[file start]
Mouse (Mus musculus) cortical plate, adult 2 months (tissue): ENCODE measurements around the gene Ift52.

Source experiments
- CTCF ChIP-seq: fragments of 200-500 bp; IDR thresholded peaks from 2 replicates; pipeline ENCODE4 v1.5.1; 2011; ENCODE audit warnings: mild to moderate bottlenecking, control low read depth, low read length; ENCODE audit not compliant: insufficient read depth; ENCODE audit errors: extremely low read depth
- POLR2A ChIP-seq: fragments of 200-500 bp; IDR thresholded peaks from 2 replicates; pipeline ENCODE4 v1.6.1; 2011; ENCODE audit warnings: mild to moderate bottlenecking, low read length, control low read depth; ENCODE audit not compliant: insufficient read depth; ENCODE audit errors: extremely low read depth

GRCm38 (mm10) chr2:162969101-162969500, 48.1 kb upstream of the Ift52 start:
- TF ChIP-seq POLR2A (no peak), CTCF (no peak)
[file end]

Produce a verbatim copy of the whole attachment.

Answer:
Mouse (Mus musculus) cortical plate, adult 2 months (tissue): ENCODE measurements around the gene Ift52.

Source experiments
- CTCF ChIP-seq: fragments of 200-500 bp; IDR thresholded peaks from 2 replicates; pipeline ENCODE4 v1.5.1; 2011; ENCODE audit warnings: mild to moderate bottlenecking, control low read depth, low read length; ENCODE audit not compliant: insufficient read depth; ENCODE audit errors: extremely low read depth
- POLR2A ChIP-seq: fragments of 200-500 bp; IDR thresholded peaks from 2 replicates; pipeline ENCODE4 v1.6.1; 2011; ENCODE audit warnings: mild to moderate bottlenecking, low read length, control low read depth; ENCODE audit not compliant: insufficient read depth; ENCODE audit errors: extremely low read depth

GRCm38 (mm10) chr2:162969101-162969500, 48.1 kb upstream of the Ift52 start:
- TF ChIP-seq POLR2A (no peak), CTCF (no peak)